A: Most people have come across a typical résumé of an US based professional – everything crunched into one page, small font, use of bold font to highlight employer names, job titles and two small tables at the bottom of the page – one for educational qualifications and the second for “Other Interests”. While such a format could work for someone who is freshly out of university, I am of the view that once a professional has over a decade of experience, the one-pager doesn’t capture adequate information on the person’s work experience and critical information may be left out if everything is compressed into an A4 page.
I have also come across the other extreme where people try to cover up quality with quantity and have a 7 to 10 page resume. Such documents either have too much information or too much of white spaces, both of which are not reader friendly.
The ideal length could be around 2 to 3 pages. It could stretch to 4 pages if one has over 20 years of experience with several job roles but that should be the upper limit for a résumé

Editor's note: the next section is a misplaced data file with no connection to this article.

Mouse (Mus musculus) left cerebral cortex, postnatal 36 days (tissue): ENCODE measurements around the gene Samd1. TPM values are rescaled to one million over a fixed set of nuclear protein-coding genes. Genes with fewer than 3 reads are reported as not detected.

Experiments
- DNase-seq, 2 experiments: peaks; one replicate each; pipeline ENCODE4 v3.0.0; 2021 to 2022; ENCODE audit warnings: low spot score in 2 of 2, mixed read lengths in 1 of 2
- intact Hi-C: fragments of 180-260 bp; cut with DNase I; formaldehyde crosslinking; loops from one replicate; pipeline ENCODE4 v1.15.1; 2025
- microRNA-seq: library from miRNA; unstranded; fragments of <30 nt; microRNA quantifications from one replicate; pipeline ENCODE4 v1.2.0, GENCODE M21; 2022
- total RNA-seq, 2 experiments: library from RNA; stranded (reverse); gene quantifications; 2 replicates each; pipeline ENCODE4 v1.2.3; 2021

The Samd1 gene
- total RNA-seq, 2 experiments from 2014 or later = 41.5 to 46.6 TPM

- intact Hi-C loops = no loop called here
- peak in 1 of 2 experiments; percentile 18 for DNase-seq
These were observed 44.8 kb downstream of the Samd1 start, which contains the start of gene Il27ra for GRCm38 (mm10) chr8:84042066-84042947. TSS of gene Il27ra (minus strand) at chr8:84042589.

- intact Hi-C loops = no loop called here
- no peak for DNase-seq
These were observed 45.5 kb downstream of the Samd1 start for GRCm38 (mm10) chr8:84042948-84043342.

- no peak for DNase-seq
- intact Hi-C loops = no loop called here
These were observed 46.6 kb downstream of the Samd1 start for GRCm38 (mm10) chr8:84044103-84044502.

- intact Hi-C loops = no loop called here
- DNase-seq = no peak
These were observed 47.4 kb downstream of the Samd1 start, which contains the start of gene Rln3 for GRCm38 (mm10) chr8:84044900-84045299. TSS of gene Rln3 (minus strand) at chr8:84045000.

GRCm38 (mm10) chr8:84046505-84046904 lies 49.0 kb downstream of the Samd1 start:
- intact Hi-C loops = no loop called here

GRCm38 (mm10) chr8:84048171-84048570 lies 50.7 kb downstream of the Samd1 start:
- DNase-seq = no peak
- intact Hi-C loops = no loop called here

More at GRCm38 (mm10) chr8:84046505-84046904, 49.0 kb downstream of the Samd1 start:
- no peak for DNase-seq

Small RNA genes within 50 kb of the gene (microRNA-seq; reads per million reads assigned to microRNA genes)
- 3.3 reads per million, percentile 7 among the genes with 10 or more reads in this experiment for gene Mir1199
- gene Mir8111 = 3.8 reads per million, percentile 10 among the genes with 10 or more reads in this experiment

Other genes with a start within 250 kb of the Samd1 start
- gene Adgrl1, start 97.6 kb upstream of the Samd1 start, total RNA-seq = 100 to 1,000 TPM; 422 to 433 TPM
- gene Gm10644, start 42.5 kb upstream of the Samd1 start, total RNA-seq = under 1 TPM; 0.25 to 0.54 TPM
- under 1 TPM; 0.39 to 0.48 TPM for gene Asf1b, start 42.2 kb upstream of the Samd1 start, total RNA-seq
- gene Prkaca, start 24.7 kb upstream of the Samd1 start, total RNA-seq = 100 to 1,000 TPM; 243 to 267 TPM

Q: What are some fundamental do’s and don’ts that apply for all résumé?
A: Accuracy – It is a natural tendency to exaggerate one’s achievements a little in one’s résumé. However, it is very important to avoid this tendency and ensure that your résumé is 100% accurate. Every piece of information presented in the résumé should stand the test of “drill-down questioning” and if one is unable to give credible responses when an aspect of your résumé is probed in detail, it will mean a loss of integrity and very likely result in the opportunity going to someone else. A simple test is to ask a colleague or close friend to review the résumé to check for possible inaccuracies or exaggerations and to then correct the potential misunderstandings in your résumé
Spell-check: This is a very basic need but is often forgotten by many professionals. I came across a résumé of a Head of Marketing for Credit Cards where the word “Platinum” was misspelt in several places and this made me reject the applicant. Apart from spelling mistakes, please also check for grammatical errors. If the Queen’s language is not your forte, ask someone whose linguistic skills are strong to review your résumé. This is particularly important if you are being considered for a role in an international firm and there could be people from diverse nationalities involved in the selection process